For the first time since 1999, an almost complete solar eclipse will darken UK skies on Friday 20 March. So how can we safely make the most of it?
It's common knowledge that looking up at the Sun is dangerous and at 400,000 times brighter than the Moon at its fullest, perhaps it's not a surprise that it could cause some serious lasting damage to your poor, defenseless retinas.
The MET Office's official eclipse map - we will see between 90 to 95% of the Solar Eclipse
There are ways you can make sure that this momentous event doesn't pass you by though, so read on and you could be telling everyone how you witnessed the Moon blocking out 90-95% of the Sun at 9:33am on Friday 20 March 2015. Take it from those who can remember 1999's total eclipse - it's a pretty special sight.
1. Use a colander
That's right - the humble veg-and-pasta-drainer that lives in your kitchen cupboard will come in extremely handy on Friday 20 March. You can transform it from utensil to celestial viewing platform really simply too just by following the following steps.
- Stand with your back to the Sun, facing a wall or in front of a piece of paper
- Aim the colander so that the Sun's light is visible through the holes on the wall or paper
- When the Moon begins to move across the Sun, you'll be able to see the 'holes' of light change shape and turn to crescents. That's the eclipse you're looking at!
2. DO NOT USE YOUR CAMERA OR SMARTPHONE
The Sun's light is capable of burning your eyes, so using your camera lens, smartphone camera or even worse, binoculars or a telescope to view the eclipse is going to do some serious damage.
Even if you don't view the Sun through a lens directly - for example, if you were to use your iPhone camera to take a photo - there is a high possibility that you could ruin your camera lens or the mechanism inside just due to the strength of the light.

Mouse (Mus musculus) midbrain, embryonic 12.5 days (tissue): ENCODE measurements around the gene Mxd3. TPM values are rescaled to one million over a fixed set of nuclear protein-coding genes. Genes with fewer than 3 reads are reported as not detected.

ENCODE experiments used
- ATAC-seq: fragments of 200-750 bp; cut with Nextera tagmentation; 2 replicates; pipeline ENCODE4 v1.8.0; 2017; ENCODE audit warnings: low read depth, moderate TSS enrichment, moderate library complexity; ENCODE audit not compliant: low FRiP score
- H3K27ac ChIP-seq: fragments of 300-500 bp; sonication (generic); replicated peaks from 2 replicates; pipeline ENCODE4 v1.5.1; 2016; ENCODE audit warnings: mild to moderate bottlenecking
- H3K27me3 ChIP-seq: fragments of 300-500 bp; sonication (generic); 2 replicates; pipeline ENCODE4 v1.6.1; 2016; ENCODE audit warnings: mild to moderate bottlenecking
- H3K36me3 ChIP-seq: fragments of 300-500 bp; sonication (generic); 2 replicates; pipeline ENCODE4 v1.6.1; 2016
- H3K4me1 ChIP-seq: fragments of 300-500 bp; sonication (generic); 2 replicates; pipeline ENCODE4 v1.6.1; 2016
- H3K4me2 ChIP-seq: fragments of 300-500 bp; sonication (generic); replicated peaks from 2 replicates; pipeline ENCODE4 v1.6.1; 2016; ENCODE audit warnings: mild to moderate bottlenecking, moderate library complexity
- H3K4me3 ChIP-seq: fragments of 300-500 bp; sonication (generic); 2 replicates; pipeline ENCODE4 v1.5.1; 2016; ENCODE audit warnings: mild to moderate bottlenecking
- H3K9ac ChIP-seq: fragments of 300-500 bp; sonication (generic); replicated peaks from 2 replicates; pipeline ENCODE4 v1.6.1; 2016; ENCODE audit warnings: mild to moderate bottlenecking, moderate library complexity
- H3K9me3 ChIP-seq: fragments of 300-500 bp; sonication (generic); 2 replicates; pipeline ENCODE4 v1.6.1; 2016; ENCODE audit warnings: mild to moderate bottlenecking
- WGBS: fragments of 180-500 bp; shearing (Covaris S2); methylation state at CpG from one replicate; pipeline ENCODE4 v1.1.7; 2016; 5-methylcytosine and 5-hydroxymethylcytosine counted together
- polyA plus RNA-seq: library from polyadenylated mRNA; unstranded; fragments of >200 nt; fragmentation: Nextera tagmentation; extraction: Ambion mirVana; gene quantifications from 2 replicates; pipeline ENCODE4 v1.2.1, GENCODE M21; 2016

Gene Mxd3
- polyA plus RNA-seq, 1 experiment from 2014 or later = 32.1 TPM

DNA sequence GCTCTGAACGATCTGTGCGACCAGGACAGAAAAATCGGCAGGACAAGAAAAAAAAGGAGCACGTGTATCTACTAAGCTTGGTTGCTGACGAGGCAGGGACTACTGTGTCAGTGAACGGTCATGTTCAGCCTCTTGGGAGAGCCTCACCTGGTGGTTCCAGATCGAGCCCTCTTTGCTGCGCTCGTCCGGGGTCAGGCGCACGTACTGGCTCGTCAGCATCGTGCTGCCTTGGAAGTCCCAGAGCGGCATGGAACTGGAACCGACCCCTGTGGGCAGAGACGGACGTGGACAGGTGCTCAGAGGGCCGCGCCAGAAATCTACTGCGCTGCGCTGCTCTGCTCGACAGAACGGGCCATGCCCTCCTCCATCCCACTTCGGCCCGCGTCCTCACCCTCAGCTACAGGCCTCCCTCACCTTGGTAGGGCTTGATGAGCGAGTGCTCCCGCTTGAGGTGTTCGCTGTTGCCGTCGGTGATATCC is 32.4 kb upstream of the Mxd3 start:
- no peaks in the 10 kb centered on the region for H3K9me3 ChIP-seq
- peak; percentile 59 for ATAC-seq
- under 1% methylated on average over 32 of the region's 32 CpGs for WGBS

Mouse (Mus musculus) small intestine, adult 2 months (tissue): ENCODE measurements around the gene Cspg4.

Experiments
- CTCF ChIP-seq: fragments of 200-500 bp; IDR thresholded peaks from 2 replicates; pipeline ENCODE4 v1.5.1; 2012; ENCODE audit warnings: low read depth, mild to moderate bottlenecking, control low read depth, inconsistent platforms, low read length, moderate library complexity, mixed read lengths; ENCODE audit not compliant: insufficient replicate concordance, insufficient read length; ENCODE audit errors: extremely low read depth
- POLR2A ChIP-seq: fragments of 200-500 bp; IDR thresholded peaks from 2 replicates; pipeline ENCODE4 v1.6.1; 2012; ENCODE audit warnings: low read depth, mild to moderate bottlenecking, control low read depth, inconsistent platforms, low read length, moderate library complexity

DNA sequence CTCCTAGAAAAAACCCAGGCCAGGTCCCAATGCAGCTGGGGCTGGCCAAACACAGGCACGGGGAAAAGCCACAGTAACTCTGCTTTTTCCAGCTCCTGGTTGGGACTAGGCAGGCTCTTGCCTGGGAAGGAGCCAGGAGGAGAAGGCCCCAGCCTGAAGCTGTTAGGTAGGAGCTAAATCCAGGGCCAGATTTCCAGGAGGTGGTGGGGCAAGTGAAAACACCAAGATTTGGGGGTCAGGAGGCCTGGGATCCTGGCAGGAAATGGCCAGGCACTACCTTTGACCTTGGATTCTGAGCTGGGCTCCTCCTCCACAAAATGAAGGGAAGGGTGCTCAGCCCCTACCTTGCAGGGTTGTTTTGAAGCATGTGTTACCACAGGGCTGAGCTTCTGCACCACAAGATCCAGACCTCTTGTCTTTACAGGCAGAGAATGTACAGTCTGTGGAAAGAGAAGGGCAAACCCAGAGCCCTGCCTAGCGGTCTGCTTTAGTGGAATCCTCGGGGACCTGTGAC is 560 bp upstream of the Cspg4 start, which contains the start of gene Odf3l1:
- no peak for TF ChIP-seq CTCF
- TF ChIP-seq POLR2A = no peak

In summary: NO ECLIPSE SELFIES
3. Only use approved lenses or eclipse viewing glasses to see the eclipse
Around the College, the Centre of Engineering Excellence has provided a number of specialised dark lenses made specially to protect the eyes while viewing the eclipse. Each division head has been given some of these lenses, so please ask your tutors for more information if you'd be interested in borrowing one.
There are also special eclipse viewing glasses that have been offered by the BBC and other Astronomy sites and magazines and these are perfect to view the eclipse through. If you have some of these, please let your tutor know and they can check them for any damage before you use them.
4. Make a pinhole observer
You might not have time to make this before tomorrow morning at 9:33am, however if you've got some cardboard boxes, tape and an hour or so this evening, you could make a pinhole observer.
The Glasgow Science Centre have made a video to show exactly how to do it, take a look below for full instructions.
Please remember though, we do live in Lancashire where the weather is often unpredictable. It has been forecasted to be cloudy during the eclipse however it will get noticeably darker as the Moon makes its journey across the sun.
All we can do now is hope for a clear morning and look forward to witnessing something exciting in the skies of Burnley!
Source Url: http://www.burnley.ac.uk/the-eclipse-is-coming-but-will-we-be-able-to-see-it/